Funeral service workers can safely remove the body of a CJD patient from the place of death and transport it to the funeral home preparation room for mortuary procedures using appropriate standard infection control measures, which includes wearing personal protective gear. The World Health Organization (WHO) recommends placing the body in a leak proof pouch prior to moving. The bag should be lined with absorbent material to prevent leakage of body fluids. In instances where there is excess fluid, a double bag can be utilized. After transporting, all surfaces (i.e. stretchers, cots) should be disinfected with bleach.
Preparation & Dressing
Embalming bodies of CJD patients who have not been autopsied can be performed using standard precautions. However, it may be prudent to place the body on a waterproof sheet to collect bodily fluids and use disposable instruments. The bodily fluids should be collected in a suitable container. Incision sites should be closed with super glue, wiped down with bleach and the body washed prior to dressing. Cosmetic restorative work may also be undertaken.
Embalming bodies of CJD patients who have been autopsied can also be safely performed. Adherence to standard infection control measures is paramount when embalming an autopsied body of a suspected or clinically-diagnosed CJD patient. Autopsies on these individuals are often restricted to removal of the brain, therefore, special precautions should be taken including placing a plastic sheet with absorbent wadding and raised edges underneath the head to ensure containment of fluids and prevent any spillage. In instances where sutures do not completely control leaking, the cranial cavity should be packed with absorbent material that has been soaked with bleach, and tightly sutured.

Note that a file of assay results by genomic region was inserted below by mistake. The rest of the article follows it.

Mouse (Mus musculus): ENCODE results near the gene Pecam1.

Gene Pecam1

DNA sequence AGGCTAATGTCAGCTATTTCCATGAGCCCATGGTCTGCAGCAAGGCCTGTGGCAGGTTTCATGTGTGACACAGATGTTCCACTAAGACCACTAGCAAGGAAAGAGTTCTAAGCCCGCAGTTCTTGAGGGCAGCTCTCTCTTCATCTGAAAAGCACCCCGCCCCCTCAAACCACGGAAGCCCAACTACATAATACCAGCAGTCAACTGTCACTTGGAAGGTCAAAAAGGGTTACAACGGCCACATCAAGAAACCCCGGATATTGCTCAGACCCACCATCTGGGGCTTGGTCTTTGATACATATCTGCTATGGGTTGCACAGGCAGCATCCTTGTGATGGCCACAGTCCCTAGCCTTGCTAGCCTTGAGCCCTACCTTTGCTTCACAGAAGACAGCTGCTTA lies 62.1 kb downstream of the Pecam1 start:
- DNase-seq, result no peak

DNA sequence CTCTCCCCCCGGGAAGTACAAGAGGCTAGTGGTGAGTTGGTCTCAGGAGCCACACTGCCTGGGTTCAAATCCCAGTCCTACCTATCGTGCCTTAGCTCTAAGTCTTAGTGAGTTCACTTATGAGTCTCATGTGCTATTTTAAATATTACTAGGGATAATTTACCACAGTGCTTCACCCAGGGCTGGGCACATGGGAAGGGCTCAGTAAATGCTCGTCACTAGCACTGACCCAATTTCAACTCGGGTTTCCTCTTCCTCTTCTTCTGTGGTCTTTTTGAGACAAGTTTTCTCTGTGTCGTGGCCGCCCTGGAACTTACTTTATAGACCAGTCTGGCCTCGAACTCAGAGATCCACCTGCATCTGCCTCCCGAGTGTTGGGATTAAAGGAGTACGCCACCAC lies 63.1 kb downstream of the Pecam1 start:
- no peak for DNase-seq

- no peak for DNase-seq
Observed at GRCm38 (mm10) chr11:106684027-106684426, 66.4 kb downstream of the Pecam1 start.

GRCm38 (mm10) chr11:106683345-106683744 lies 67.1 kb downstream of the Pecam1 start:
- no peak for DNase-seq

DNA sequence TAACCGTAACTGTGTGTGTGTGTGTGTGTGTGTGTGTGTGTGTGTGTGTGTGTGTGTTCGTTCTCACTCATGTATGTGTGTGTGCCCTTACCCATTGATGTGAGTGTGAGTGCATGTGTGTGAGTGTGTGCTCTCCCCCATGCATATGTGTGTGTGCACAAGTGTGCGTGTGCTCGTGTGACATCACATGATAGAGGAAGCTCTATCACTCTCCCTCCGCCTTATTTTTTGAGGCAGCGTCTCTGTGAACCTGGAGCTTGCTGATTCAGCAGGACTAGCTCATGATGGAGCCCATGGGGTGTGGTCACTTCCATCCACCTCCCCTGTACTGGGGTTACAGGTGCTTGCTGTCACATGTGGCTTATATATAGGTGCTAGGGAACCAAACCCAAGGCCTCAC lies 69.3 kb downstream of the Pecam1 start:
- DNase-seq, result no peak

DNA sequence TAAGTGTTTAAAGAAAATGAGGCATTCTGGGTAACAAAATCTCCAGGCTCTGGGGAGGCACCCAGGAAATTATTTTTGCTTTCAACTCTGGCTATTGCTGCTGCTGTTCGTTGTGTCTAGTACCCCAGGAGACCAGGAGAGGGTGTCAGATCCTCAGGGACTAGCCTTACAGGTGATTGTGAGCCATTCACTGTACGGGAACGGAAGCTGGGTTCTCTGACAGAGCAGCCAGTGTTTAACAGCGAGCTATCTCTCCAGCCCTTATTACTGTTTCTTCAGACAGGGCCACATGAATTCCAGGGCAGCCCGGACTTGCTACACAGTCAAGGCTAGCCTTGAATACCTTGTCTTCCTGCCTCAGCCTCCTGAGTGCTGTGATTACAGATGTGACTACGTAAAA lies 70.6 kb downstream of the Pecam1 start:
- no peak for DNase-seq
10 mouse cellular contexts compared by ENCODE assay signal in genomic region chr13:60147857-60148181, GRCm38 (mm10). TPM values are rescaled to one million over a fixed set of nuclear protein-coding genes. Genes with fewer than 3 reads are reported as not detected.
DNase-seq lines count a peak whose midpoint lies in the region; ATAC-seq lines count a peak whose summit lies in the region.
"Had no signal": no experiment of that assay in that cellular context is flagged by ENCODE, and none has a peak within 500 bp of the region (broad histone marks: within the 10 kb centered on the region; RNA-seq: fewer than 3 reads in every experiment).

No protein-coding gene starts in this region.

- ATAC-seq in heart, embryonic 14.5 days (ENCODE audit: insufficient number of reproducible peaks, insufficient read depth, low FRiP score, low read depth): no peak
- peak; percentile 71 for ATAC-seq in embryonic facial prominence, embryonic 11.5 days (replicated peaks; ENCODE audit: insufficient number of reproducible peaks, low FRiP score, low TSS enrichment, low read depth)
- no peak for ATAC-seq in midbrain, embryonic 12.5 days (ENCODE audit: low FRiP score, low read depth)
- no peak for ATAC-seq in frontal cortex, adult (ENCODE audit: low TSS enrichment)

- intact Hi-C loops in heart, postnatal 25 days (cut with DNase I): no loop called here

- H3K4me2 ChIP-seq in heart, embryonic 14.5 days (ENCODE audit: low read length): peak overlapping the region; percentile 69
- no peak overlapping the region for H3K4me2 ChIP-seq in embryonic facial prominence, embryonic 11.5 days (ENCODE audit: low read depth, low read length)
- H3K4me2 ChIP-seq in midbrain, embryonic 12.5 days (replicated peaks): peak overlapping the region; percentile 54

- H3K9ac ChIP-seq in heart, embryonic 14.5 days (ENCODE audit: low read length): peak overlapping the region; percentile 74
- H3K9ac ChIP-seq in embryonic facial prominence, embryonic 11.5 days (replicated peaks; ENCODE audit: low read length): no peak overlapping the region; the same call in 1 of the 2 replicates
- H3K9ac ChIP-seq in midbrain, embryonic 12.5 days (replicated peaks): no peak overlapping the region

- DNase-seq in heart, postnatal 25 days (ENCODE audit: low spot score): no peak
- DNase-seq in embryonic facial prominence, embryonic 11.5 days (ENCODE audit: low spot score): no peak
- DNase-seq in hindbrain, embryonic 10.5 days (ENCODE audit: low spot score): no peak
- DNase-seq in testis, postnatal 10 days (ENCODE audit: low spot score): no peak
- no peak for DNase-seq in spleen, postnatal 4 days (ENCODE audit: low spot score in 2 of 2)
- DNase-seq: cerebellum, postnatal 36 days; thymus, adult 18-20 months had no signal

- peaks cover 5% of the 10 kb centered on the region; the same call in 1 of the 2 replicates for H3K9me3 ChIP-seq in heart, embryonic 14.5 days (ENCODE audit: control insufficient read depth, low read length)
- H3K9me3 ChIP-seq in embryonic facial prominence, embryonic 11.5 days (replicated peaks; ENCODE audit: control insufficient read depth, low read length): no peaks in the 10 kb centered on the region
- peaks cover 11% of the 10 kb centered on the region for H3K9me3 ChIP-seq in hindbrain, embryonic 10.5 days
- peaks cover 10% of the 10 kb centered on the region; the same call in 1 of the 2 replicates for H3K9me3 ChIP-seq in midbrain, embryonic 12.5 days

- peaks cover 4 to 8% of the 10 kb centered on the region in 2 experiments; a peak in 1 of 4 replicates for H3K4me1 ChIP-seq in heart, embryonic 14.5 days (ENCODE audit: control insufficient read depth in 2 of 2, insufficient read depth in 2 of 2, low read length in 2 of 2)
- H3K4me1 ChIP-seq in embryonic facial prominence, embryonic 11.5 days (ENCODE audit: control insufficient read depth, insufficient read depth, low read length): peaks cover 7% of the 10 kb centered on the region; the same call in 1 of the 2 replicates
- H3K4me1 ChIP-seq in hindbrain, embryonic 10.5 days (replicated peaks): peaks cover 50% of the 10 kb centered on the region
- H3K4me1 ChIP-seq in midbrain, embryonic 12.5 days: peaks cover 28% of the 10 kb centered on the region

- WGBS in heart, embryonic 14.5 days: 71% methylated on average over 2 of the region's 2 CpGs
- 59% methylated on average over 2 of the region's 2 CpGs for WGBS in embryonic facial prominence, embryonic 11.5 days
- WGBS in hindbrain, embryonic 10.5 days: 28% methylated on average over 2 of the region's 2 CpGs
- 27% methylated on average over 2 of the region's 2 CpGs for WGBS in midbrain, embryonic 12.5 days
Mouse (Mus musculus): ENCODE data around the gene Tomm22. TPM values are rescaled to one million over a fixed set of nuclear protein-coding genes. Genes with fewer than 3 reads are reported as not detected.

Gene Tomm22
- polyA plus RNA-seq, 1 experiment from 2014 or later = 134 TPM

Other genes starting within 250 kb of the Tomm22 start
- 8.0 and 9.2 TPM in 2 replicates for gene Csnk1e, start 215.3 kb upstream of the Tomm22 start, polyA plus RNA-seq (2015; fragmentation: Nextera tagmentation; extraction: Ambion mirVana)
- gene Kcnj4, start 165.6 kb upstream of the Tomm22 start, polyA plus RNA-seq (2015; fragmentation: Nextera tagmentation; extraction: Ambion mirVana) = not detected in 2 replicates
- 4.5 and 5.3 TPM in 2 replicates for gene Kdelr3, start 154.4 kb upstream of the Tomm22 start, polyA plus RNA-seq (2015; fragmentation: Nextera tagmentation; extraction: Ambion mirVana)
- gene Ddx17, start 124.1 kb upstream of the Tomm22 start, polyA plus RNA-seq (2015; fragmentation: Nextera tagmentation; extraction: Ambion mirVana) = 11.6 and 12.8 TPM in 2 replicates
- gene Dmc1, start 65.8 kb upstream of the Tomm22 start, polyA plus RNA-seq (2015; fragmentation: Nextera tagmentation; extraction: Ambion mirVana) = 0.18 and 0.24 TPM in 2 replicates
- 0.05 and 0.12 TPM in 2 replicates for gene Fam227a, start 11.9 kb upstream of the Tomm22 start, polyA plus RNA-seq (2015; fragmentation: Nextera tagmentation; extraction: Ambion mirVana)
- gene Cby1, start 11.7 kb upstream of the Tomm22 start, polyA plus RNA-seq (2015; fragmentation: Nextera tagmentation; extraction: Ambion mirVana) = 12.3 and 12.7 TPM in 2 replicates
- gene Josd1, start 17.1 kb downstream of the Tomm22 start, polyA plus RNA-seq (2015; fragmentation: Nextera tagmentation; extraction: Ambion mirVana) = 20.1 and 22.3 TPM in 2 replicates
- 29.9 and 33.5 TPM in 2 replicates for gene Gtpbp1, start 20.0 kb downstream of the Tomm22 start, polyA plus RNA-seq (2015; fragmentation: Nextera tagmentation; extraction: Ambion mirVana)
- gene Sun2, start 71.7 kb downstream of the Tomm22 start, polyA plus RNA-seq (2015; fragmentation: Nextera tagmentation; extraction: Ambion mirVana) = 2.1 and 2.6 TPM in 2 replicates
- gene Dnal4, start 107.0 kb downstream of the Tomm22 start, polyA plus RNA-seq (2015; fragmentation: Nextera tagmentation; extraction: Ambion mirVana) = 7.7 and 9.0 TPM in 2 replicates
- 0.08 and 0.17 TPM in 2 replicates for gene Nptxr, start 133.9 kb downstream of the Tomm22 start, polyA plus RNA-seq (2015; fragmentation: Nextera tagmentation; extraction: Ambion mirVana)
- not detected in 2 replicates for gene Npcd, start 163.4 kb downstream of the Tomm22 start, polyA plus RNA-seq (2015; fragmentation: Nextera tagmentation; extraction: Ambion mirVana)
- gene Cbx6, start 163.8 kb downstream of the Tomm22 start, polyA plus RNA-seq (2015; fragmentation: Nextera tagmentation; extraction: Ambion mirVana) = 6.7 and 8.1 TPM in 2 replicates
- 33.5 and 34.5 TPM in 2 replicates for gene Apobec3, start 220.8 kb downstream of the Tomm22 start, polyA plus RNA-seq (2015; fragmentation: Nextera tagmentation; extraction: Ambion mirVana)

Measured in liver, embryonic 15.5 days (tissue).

Bodies of autopsied CJD patients should be placed on a waterproof sheet to collect all fluids. It is strongly recommended that disposable instruments, masks, gowns, and puncture resistant gloves be used whenever possible. The entire body should be washed with bleach, rinsed, and sanitized before dressing. Special care should be taken to limit fluid leakage when performing restorative work on a CJD patient. All fluids should be collected in a suitable container.
Casketing & Viewing
Avoid unnecessary manipulation of the body that would force purging of body fluids and risk opening of incision sites. If warranted, the casket can be lined with a leak proof sheet. An open casket for viewing should not be prohibited. However, if an autopsy has been performed, family members of CJD patients should be advised to avoid superficial contact (such as touching or kissing the patient's face) with the body.